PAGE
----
Now let us take an example of verbal communication and its supporting non-verbal communication methods. If the boss is really irritated as something stupid that you or I have done, he is going to reinforce his displeasure by gritting his teeth, shaking his head, looking at the ceiling, rolling his eyes, snorting or possibly just closing his eyes, and praying for patience. That should give the onlooker an idea that he is seriously displeased. On the other hand, if he says something like “Well done, really well done, absolutely, marvellously ruddy well done,” and then places his head in his hands and weeps long and loud in despair, what is one supposed to do when faced with such contradicting words and body language? Well, that shows that his method of communication was verbal as well as non-verbal, with his using his communication skills to emphasise, stress, underline, accentuate and reiterate his displeasure.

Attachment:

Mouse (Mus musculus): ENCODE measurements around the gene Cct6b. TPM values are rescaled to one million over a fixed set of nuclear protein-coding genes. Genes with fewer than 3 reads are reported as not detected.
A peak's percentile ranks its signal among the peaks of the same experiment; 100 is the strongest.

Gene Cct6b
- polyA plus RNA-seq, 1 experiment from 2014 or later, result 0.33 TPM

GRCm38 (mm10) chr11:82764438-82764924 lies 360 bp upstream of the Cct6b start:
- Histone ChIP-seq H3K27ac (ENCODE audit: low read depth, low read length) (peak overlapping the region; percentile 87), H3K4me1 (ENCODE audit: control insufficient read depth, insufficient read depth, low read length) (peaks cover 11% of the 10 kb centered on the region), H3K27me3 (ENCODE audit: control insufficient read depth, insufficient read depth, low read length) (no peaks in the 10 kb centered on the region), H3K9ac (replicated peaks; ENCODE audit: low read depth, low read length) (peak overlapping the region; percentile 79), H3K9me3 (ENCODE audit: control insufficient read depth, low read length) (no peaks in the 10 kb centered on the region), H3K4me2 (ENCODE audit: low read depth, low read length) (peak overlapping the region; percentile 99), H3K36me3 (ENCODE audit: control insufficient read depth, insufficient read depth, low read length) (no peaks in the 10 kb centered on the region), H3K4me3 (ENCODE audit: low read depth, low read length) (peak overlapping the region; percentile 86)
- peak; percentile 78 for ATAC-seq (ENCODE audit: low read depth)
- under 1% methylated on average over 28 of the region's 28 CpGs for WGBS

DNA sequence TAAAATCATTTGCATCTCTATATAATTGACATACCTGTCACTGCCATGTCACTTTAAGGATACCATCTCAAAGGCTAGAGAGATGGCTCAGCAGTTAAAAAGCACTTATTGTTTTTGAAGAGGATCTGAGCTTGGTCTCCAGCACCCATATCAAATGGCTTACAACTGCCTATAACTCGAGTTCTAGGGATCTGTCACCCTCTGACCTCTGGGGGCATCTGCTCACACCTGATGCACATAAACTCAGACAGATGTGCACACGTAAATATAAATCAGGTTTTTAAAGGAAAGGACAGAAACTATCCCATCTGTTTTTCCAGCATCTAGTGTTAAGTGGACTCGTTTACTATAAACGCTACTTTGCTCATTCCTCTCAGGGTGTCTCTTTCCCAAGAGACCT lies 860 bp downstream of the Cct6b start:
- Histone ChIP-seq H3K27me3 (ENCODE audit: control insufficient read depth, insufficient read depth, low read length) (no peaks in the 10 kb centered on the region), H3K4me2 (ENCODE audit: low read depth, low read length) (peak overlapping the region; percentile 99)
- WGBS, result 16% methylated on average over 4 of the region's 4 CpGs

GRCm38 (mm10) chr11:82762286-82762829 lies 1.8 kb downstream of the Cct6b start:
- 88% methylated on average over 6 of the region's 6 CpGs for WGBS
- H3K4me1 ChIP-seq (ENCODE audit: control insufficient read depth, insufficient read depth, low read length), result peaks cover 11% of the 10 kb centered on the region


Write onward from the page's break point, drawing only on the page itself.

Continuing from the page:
The proper use and understanding of body language for communication is naturally an important part of improving your communication skills. A person lying to you is definitely not going to meet your eyes. He is also going to make emphatic statements like, “I honestly have not been in touch with her, you need to believe me…” “I really did not eat that last bit of chocolate cake, really, truly I did not, you know I would not lie to you,… “And so on. That is because a person who is not used to lying, is subconsciously trying to prove to himself that he really did not do the action of which he has been accused. Ae is trying to put up a defensive measure against his protesting conscience by autosuggesting himself into believing that what he is saying is the truth. But his body and mind are not going to accept this idea, physically, psychologically, mentally, emotionally or spiritually. So he is going to fidget, not meet your eyes or look out of the corners of his eyes to see whether you are “buying” it. On the other hand, seasoned liars are going to look straight at you, widen their eyes innocently and continue to lie their heads off. Thus, understanding body language properly is necessary for you to recognise the underlying sentiment which makes a person “say” what he is saying, and then see if the body language is conflicting against the spoken word.